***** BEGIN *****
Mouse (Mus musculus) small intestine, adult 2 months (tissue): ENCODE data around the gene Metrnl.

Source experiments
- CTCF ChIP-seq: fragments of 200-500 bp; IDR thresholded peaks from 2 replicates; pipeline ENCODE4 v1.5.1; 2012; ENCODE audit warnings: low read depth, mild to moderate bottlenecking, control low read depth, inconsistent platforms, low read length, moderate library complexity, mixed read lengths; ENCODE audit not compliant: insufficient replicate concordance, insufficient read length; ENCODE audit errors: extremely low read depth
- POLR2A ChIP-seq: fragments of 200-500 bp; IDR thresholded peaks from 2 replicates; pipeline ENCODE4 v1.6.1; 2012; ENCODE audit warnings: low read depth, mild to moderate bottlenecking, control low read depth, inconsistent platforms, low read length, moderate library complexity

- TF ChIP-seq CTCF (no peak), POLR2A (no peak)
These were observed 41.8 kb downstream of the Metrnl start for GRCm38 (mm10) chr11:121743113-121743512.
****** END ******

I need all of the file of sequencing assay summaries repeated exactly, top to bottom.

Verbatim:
Mouse (Mus musculus) small intestine, adult 2 months (tissue): ENCODE data around the gene Metrnl.

Source experiments
- CTCF ChIP-seq: fragments of 200-500 bp; IDR thresholded peaks from 2 replicates; pipeline ENCODE4 v1.5.1; 2012; ENCODE audit warnings: low read depth, mild to moderate bottlenecking, control low read depth, inconsistent platforms, low read length, moderate library complexity, mixed read lengths; ENCODE audit not compliant: insufficient replicate concordance, insufficient read length; ENCODE audit errors: extremely low read depth
- POLR2A ChIP-seq: fragments of 200-500 bp; IDR thresholded peaks from 2 replicates; pipeline ENCODE4 v1.6.1; 2012; ENCODE audit warnings: low read depth, mild to moderate bottlenecking, control low read depth, inconsistent platforms, low read length, moderate library complexity

- TF ChIP-seq CTCF (no peak), POLR2A (no peak)
These were observed 41.8 kb downstream of the Metrnl start for GRCm38 (mm10) chr11:121743113-121743512.